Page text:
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Howard Hawks’ 1948 Red River (The Big Sky; Gentlemen Prefer Blondes; Rio Bravo) is in many aspects the quintessential film of its genre. Filled with wide open spaces, a compelling father-son conflict, and an epic post-Civil War cattle drive, the whole film is practically a metaphor for the clash between new and old.
In a star making turn, Montgomery Clift takes his first lead role as the young Matthew Garth, adopted son of post-Civil War Texas rancher Thomas Dunson, as portrayed by a gritty John Wayne. After fourteen years of struggle against a Mexican claimant across the Rio Grande, other fellow Texas ranchers, and the elements, Dunson’s cattle and ranch has expanded, but he’s losing money. He decides to make a dangerous cattle drive to Missouri to relocate. It means a long journey of battles against American Indians, bandits, and even infighting amongst the ranch hands. What no one sees coming, however, is the tyrannical turn that Dunson will take the further along into the journey they get, and the open rebellion against him Matthew Garth will launch in order to save the cattle drive, and the Dunson-Red River beef brand.
Hawks and especially cinematographer Russell Harlan manage to wring out an epic cinematic journey here, even within the confines of the 1.37:1 framing and the stark black and white imagery. From the Borden Chase screenplay based on his own The Saturday Evening Post story, we get a riveting battle of wills between John Wayne’s Dunson and Montgomery Clift’s Matthew Garth, and it should be noted that Clift, much younger than Wayne, manages not to get blown away in any of their scenes together here. The film even manages to mix in some quick, Hollywood-style romance for Garth, with the beautiful Joanne Dru as Tess Millay, a tough as nails Kansas railroad town card dealer who quickly falls in love with the rugged cowboy.
It’s easy to see how Red River drew a line of demarcation between the B-grade singing cowboy westerns of old, and the newer, epic, good versus evil, more psychologically driven and morally obscured heroes of westerns that were to come. It also helped set a standard that needed to be met in its no expenses spared production values, stunning visuals, and atmospheric score by Dimitri Tiomkin.
We get two separate restorations of Red River from Criterion Collection in this 4-disc set. A 4K digital restoration of the original theatrical release preferred by Howard Hawks, and a 2K digital restoration of the extended pre-release version. To my eyes and on my playback gear, both 4K and 2K restorations, provided in AVC 1080p on Blu-ray, look nearly identical, with the 2K extended version perhaps looking just a little bit more coarse. Whatever the case, in comparison to the previously issued Blu-ray of Red River from Eureka!’s Masters of Cinema series in the UK, this Criterion release is clearly superior. The Masters of Cinema looked very rough and murky, with a dark cast to it. Criterion has brightened the image, and applied some obvious grain and noise reduction. This has had the effect of smoothing out some of the detail, but also providing a cleaner and more consistent viewing experience with less scratches, grit, and thickness of grain. Whites look just a little bleached here, however.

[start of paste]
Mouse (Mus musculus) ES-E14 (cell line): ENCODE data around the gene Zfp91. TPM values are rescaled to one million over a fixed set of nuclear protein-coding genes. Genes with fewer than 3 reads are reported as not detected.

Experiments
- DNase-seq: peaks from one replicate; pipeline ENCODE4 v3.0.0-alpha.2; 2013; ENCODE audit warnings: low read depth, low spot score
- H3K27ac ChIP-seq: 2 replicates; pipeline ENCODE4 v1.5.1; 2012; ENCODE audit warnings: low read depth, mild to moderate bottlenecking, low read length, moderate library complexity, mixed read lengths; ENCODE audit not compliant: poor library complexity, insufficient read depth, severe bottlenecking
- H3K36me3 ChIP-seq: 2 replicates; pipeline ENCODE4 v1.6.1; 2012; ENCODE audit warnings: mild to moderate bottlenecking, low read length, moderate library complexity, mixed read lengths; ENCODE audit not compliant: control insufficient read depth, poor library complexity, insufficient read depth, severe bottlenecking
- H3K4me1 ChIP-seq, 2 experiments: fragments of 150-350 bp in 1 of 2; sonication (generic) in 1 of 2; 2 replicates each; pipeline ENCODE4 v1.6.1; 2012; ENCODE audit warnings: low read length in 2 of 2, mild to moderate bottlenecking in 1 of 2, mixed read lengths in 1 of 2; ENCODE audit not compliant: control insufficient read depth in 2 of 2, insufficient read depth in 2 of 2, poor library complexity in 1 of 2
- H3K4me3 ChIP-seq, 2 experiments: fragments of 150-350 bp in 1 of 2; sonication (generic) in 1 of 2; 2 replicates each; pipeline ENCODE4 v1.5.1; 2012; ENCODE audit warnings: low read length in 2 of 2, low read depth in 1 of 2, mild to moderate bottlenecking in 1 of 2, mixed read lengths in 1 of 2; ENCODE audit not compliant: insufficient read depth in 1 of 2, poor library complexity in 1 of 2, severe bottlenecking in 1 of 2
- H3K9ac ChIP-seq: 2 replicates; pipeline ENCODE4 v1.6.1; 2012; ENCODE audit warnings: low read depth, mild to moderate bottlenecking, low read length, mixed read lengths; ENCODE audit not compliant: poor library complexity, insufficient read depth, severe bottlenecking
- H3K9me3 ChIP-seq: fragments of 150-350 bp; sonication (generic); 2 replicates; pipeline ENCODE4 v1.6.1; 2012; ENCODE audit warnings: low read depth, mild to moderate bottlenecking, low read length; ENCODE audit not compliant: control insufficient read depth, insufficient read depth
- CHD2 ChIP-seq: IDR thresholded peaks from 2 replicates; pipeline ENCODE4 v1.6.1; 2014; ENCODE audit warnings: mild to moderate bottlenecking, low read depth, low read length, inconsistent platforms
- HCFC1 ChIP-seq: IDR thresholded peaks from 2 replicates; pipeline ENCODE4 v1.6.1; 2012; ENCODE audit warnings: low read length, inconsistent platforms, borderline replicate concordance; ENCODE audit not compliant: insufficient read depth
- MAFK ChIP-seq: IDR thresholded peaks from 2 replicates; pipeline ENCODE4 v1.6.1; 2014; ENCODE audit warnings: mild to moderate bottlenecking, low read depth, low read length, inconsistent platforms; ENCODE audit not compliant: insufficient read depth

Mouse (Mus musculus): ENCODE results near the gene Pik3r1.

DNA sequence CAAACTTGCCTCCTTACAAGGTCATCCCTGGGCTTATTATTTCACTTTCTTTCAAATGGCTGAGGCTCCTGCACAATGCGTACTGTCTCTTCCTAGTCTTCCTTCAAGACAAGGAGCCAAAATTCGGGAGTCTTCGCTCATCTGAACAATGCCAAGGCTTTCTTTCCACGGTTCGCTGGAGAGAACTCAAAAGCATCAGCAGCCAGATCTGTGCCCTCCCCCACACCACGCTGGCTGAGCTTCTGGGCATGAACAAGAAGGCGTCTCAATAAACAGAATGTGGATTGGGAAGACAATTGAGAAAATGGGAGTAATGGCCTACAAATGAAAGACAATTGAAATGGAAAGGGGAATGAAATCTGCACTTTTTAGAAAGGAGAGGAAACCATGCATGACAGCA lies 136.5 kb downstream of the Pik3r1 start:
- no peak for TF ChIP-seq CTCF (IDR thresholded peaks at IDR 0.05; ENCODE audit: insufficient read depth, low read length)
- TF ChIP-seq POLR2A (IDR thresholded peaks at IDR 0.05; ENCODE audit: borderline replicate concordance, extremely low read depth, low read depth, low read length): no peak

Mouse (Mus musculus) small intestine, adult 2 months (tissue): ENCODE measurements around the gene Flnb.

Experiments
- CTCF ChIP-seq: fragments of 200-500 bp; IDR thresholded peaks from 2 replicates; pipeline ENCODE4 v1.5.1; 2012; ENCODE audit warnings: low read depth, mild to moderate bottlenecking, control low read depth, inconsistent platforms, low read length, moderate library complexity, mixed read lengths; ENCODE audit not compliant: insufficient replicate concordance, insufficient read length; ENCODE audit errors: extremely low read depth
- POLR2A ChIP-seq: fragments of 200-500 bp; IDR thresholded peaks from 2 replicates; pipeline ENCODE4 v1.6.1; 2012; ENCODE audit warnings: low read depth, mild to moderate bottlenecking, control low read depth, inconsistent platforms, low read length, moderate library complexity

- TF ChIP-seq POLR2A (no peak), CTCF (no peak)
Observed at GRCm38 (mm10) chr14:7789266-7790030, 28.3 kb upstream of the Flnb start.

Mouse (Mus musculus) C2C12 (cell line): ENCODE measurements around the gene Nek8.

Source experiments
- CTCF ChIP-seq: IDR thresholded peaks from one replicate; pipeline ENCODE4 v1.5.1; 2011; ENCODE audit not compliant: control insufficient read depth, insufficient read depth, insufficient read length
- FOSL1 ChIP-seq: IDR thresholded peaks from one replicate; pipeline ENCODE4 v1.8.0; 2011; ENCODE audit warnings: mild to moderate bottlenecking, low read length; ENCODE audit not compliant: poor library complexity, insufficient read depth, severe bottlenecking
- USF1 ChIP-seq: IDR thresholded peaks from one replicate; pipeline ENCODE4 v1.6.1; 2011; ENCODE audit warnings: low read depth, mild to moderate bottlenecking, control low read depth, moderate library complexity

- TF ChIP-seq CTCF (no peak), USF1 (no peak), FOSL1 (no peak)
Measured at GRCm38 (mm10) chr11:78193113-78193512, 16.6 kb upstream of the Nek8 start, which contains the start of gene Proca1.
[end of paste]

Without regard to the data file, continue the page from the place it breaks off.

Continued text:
The monaural soundtrack, offered in LPCM 1.0 (48kHz/24-bit) accompanied by optional English SDH subtitles is inescapably boxy and a little scratchy, but it gets the job done nevertheless.
- Theatrical and Extended Pre-release versions of the film on Blu-ray and DVD
- Booklet featuring an essay on the film by Geoffrey O’Brien and a 1991 interview with Hawks’ longtime editor Christian Nyby; a new paperback edition of Chase’s original novel, previously out of print.
- About the Versions
- Bogdanovich on Red River (1.78:1; 1080p/24; 00:17:02) – In this interview, conducted by the Criterion Collection in 2014, filmmaker and critic Peter Bodanovich shares his memories of director Howard Hawks and discusses Red River and the differences between the two versions of the film.
- Hawks and Bogdanovich – In April 1972, director Howard Hawks sat down with filmmaker Peter Bogdanovich for an interview in Palm Springs, California. These audio excerpts from their conversation feature Hawks’ memories of making Red River.
- Trailer (1.37:1; 1080i/60; 00:01:53)
- Molly Haskell (1.78:1; 1080p/24; 00:15:43) – In this 2014 interview with critic Molly Haskell, conducted by the Criterion Collection, the longtime champion of Howard Hawks discusses Red River in relation to the western genre andDel gender politics and expresses her appreciation for the filmmaker.
- Lee Clark Mitchell (1.78:1; 1080p/24; 00:13:07) – This interview with scholar Lee Clark Mitchell, author of Westerns: Making the Man in Fiction and Film, delves into the cultural history and trademarks of western genre literature and film, framing Red River and the novel’s author, Borden Chase, within these terms. It was conducted by the Criterion Collection in 2014.
- Borden Chase – Red River novelist and screenwriter Borden Chase discusses his feelings about Howard Hawks’ film adaptation of his work in these audio excerpts from a 1969 interview, conducted by western scholar Jim Kitses, author of Horizons West.
- Lux Radio Theatre – This Lux Radio Theatre adaptation of Red River was originally broadcast on March 7, 1949, and features John Wayne, Joanne Dru, and Walter Brennan reprising their film roles.
The Definitive Word
A giant of a western with a magnificent cast, Red River is an iconic piece of cinematic Americana, gloriously realized by Howard Hawks, John Wayne, and Montgomery Clift. Criterion Collection’s Blu-ray/DVD issue of this genre classic compensates as much as it can for an uneven source image with a competent restoration and massive supplementary materials. Well worth the coin to pick this one up.
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